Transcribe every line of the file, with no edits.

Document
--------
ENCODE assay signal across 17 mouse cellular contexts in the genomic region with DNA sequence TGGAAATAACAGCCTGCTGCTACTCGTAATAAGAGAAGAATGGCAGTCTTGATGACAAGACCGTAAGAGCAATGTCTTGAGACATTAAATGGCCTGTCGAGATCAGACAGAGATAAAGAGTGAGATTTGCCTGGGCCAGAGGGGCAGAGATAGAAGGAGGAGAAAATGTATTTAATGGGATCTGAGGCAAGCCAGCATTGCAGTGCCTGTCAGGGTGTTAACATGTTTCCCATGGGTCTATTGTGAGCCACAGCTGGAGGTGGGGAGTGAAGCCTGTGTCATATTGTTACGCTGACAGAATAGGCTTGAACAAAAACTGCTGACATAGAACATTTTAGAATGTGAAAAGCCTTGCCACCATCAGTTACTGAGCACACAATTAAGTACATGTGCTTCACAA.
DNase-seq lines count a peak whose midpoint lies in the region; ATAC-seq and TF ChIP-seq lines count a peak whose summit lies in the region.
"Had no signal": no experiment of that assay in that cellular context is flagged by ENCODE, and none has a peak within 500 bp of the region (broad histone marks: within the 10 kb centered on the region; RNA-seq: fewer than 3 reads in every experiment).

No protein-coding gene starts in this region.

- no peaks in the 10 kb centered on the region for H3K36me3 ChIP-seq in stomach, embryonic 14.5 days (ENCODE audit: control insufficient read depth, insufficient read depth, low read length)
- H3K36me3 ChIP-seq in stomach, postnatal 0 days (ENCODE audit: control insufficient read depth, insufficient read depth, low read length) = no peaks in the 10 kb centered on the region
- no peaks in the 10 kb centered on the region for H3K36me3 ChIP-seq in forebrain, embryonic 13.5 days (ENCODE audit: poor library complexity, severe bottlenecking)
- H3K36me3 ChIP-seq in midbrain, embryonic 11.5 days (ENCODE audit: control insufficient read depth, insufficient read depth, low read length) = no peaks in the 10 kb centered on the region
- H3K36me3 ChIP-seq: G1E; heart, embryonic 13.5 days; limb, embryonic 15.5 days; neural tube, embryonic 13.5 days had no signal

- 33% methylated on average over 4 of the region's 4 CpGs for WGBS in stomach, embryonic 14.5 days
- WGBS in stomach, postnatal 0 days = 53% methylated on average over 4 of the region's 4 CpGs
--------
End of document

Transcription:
ENCODE assay signal across 17 mouse cellular contexts in the genomic region with DNA sequence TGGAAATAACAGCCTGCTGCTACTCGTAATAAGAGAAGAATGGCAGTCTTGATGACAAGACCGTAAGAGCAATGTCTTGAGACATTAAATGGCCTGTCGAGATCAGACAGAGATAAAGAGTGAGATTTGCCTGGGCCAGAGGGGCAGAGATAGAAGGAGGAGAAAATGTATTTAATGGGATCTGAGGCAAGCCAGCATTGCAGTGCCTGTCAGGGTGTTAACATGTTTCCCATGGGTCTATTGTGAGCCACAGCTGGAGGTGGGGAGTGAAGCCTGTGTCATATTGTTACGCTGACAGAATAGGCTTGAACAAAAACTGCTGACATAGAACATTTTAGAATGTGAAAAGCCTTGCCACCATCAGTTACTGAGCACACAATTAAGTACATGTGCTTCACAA.
DNase-seq lines count a peak whose midpoint lies in the region; ATAC-seq and TF ChIP-seq lines count a peak whose summit lies in the region.
"Had no signal": no experiment of that assay in that cellular context is flagged by ENCODE, and none has a peak within 500 bp of the region (broad histone marks: within the 10 kb centered on the region; RNA-seq: fewer than 3 reads in every experiment).

No protein-coding gene starts in this region.

- no peaks in the 10 kb centered on the region for H3K36me3 ChIP-seq in stomach, embryonic 14.5 days (ENCODE audit: control insufficient read depth, insufficient read depth, low read length)
- H3K36me3 ChIP-seq in stomach, postnatal 0 days (ENCODE audit: control insufficient read depth, insufficient read depth, low read length) = no peaks in the 10 kb centered on the region
- no peaks in the 10 kb centered on the region for H3K36me3 ChIP-seq in forebrain, embryonic 13.5 days (ENCODE audit: poor library complexity, severe bottlenecking)
- H3K36me3 ChIP-seq in midbrain, embryonic 11.5 days (ENCODE audit: control insufficient read depth, insufficient read depth, low read length) = no peaks in the 10 kb centered on the region
- H3K36me3 ChIP-seq: G1E; heart, embryonic 13.5 days; limb, embryonic 15.5 days; neural tube, embryonic 13.5 days had no signal

- 33% methylated on average over 4 of the region's 4 CpGs for WGBS in stomach, embryonic 14.5 days
- WGBS in stomach, postnatal 0 days = 53% methylated on average over 4 of the region's 4 CpGs